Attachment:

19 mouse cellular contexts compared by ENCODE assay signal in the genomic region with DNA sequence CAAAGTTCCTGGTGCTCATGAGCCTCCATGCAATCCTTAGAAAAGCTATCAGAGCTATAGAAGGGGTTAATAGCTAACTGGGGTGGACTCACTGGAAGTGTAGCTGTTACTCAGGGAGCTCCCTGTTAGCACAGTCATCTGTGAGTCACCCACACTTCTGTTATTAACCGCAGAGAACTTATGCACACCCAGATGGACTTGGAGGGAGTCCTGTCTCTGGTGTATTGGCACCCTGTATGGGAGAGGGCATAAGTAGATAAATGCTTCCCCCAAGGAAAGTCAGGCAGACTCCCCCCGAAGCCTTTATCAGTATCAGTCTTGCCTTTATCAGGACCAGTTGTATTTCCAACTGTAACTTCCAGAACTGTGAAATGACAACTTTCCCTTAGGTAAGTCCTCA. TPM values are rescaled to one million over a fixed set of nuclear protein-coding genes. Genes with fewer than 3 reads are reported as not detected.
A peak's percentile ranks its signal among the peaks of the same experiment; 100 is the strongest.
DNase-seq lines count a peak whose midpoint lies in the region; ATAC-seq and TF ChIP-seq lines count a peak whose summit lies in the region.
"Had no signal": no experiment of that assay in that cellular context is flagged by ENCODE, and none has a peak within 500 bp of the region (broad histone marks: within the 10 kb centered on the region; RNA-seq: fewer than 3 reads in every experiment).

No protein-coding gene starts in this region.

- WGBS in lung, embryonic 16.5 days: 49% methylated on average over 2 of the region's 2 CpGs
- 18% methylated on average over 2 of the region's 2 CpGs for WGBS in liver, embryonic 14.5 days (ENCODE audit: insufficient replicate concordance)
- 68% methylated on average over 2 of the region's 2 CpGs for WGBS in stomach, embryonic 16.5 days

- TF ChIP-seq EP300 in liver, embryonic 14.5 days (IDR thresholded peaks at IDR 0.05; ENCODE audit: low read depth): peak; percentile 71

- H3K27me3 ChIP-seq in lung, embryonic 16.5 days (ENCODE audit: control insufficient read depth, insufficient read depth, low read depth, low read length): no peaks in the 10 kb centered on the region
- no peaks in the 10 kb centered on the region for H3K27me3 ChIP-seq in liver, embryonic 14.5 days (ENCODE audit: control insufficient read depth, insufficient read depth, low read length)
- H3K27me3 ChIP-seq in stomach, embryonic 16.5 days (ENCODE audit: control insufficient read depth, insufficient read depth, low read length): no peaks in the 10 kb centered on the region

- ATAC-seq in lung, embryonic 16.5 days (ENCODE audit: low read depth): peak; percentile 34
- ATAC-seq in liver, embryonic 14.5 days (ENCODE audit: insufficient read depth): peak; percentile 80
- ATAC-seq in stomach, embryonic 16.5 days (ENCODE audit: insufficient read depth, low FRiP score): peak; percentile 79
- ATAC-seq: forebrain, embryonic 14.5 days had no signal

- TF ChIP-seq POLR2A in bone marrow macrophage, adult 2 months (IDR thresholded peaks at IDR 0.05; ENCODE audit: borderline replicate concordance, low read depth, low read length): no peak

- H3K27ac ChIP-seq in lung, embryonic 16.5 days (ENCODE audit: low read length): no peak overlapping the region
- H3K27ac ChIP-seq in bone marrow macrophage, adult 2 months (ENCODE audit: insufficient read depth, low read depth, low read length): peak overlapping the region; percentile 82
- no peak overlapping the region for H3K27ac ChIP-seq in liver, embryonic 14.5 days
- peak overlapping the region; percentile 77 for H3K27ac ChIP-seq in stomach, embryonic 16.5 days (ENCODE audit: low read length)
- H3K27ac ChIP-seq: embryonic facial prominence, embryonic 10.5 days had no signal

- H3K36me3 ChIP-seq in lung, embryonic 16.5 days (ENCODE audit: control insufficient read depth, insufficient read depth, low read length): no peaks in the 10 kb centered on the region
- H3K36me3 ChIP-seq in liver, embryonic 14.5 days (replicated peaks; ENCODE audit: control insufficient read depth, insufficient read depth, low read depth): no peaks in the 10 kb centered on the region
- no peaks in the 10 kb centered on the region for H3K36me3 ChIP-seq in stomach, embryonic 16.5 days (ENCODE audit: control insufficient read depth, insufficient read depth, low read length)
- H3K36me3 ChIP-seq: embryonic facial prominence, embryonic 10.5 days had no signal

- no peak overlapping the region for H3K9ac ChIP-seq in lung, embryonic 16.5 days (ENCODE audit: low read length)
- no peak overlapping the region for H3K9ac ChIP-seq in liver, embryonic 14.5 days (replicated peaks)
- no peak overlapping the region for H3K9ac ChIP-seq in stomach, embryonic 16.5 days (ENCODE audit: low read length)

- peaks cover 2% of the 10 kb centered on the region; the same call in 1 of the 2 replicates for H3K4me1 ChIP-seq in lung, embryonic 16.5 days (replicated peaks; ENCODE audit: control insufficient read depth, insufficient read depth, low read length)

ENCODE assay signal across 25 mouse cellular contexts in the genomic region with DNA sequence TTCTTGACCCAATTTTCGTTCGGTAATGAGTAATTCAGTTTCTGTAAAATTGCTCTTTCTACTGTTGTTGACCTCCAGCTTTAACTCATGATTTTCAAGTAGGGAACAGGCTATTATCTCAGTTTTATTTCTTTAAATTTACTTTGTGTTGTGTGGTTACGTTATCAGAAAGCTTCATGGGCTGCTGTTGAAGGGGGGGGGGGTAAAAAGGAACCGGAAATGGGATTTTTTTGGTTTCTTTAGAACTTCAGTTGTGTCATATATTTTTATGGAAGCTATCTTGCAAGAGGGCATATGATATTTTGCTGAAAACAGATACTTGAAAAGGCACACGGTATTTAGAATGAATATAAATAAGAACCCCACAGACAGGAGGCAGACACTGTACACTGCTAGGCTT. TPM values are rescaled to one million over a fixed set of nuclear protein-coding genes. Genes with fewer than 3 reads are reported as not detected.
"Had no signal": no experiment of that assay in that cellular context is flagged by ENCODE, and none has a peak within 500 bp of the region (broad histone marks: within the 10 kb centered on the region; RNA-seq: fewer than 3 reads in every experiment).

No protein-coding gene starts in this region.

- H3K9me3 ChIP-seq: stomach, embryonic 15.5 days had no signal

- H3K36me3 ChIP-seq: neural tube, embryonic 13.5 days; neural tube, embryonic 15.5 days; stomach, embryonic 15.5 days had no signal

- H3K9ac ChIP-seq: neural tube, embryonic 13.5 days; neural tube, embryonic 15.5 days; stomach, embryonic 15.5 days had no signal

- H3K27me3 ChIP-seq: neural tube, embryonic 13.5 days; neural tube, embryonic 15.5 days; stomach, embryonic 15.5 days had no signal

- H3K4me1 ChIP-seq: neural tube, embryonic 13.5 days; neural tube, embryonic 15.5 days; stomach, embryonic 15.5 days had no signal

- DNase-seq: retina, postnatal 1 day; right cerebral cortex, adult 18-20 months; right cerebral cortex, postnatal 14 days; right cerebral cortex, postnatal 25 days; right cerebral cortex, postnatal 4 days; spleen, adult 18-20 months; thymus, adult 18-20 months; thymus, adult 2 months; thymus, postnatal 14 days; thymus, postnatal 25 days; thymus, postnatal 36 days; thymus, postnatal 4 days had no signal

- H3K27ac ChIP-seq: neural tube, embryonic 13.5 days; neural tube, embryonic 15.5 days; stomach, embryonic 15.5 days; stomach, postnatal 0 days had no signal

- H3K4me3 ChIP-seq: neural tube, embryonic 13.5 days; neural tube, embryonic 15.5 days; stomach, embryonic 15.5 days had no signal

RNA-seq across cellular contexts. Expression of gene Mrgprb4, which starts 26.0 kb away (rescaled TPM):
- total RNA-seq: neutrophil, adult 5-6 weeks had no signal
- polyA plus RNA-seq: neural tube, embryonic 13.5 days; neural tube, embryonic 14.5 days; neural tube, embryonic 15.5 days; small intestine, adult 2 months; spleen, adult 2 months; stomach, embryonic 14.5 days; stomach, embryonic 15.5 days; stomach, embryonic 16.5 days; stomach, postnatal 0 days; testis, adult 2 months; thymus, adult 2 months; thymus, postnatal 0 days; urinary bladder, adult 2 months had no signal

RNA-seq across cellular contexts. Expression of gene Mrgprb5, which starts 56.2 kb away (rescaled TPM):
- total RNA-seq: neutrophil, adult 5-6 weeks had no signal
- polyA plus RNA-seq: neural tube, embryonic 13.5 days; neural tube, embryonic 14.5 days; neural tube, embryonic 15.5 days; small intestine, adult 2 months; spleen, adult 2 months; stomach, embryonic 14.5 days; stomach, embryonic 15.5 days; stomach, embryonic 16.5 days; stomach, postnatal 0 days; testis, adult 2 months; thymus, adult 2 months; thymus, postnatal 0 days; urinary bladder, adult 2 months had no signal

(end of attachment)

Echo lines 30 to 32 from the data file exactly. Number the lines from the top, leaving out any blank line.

- peaks cover 2% of the 10 kb centered on the region; the same call in 1 of the 2 replicates for H3K4me1 ChIP-seq in lung, embryonic 16.5 days (replicated peaks; ENCODE audit: control insufficient read depth, insufficient read depth, low read length)

ENCODE assay signal across 25 mouse cellular contexts in the genomic region with DNA sequence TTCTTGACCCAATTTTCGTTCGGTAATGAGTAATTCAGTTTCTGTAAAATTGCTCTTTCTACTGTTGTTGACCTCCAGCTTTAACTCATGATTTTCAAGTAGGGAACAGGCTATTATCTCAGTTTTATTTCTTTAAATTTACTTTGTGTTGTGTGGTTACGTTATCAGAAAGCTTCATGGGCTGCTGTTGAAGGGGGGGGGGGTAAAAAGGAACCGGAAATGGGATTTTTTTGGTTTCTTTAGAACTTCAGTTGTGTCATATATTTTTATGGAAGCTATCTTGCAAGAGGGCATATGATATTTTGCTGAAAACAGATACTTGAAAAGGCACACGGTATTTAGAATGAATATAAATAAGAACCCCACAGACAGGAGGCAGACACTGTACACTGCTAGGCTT. TPM values are rescaled to one million over a fixed set of nuclear protein-coding genes. Genes with fewer than 3 reads are reported as not detected.
"Had no signal": no experiment of that assay in that cellular context is flagged by ENCODE, and none has a peak within 500 bp of the region (broad histone marks: within the 10 kb centered on the region; RNA-seq: fewer than 3 reads in every experiment).